Protecting The Texas Coast Must Be A Priority
EDITORIAL — June 01, 2017
Austin — Nearly a decade after Hurricanes Ike and Dolly, our coast remains largely unprotected. We are just as vulnerable to a major storm today as we were in 2008 - and that's bad news. Modeling from the Rice SSPEED Center shows that had Ike not changed course at the last minute, more than 4,000 petrochemical tanks would have been inundated. The loss of life and economic damages would have been exponentially greater.
I don't say this to alarm you. I say it to explain why we have such a sense of urgency about this issue at the Texas General Land Office and why coastal protection has become my agency's priority this year. More than a quarter of the nation's refining capacity resides in six counties stretching from Orange to Brazoria where more than 7 million Texans have chosen to build their lives. It's vital that we protect our coast before the next big storm.
That's why I asked leaders in industry, local and regional government to partner with me in urging the Trump administration to fund a coastal barrier system. We understand this is a unique request - our country has a tradition of protecting against major storms only after one has occurred.
Here at the GLO, we don't accept maxims such as, "that's how it's always been done." Since 1836 Texans fought for what is right and been willing to sacrifice for it. Protecting our coast is a chance to do that. Texas can once again lead the nation toward an innovative and more proactive way of confronting natural disasters.
Building a coastal barrier system would be the right thing to do - not only for folks who live along the coast, but for our entire state and for this country. It will protect lives and infrastructure in the region and guard against an inevitable spike in cost of living when this global hub of food, fuel, and force faces a major storm.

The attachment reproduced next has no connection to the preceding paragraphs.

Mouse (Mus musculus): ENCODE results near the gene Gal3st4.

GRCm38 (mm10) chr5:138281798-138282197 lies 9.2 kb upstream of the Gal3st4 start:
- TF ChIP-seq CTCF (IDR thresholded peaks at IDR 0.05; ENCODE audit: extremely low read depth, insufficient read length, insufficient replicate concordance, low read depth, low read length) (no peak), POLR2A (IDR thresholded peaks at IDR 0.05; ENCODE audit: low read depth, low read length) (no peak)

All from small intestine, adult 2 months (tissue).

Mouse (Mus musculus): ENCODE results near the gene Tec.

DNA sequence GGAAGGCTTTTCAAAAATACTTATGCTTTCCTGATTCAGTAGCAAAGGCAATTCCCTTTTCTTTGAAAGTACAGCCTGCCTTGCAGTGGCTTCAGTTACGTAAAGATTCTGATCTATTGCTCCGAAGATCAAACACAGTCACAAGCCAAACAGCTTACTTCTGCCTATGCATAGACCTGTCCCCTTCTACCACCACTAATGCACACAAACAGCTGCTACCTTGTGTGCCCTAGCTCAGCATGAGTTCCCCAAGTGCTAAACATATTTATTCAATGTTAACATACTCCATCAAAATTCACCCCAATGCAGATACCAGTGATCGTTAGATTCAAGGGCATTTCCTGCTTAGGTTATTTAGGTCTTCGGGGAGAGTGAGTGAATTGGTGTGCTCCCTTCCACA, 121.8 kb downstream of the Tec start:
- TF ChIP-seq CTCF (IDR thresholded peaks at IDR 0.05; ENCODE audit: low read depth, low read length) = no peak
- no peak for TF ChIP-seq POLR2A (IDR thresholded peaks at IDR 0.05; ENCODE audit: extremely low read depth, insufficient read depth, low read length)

We're working hard at the Texas General Land Office to revolutionize the way this state and country protects against hurricanes, and that's something the folks of Houston know we need. The recent expansion of the Panama Canal is a once in a generation opportunity and the Port of Houston is taking advantage of it. The Port of Houston Authority plans to spend $1.6 billion on expansion and additional improvements over a five-year period while other Texas ports and their private-sector partners are investing nearly $50 billion.
We won't stop sharing these reasons to protect our coast and pushing to get it done until we get results for the people who call this great state home. But in the meantime, there are some important things you can do this hurricane season to protect your family should a storm come our way.
The first of these is being prepared to evacuate. An evacuation plan should be created and reviewed with all family members before the start of hurricane season. The Texas Department of Transportation website has evacuation maps and up-to-date road conditions. Remember to consider family members of different mobility levels, as well as pets, when building your plan.
An evacuation kit should be stored in one place and include cash, key personal records, one gallon of water per person per day, nonperishable food to last at least five days, a supply of any prescription medication your family needs, first aid, a change of clothes, flashlights, batteries, a portable radio and blankets or pillows.
Lastly, you should have a stockpile of emergency supplies for the home that allows your household to be self-sustaining for at least 72 hours. This should include everything mentioned in the evacuation kit as well as extra food and water, matches, gas for a generator, materials to protect your home, bleach, trash bags, sanitizer, chargers for your phone and, if available, a landline.
Remember to follow any evacuation and preparation instructions from your local authorities as well as the National Weather Service.
We're working hard at the GLO to protect our state from major storms, but let's all come together to make sure we're prepared and ready to assist our neighbors in the meantime.
Texas Land Commissioner George P. Bush was born in Houston and now oversees the state's coastal protection efforts, including oil spill prevention and response, erosion mitigation projects and long-term recovery efforts for natural disasters, including hurricanes and floods.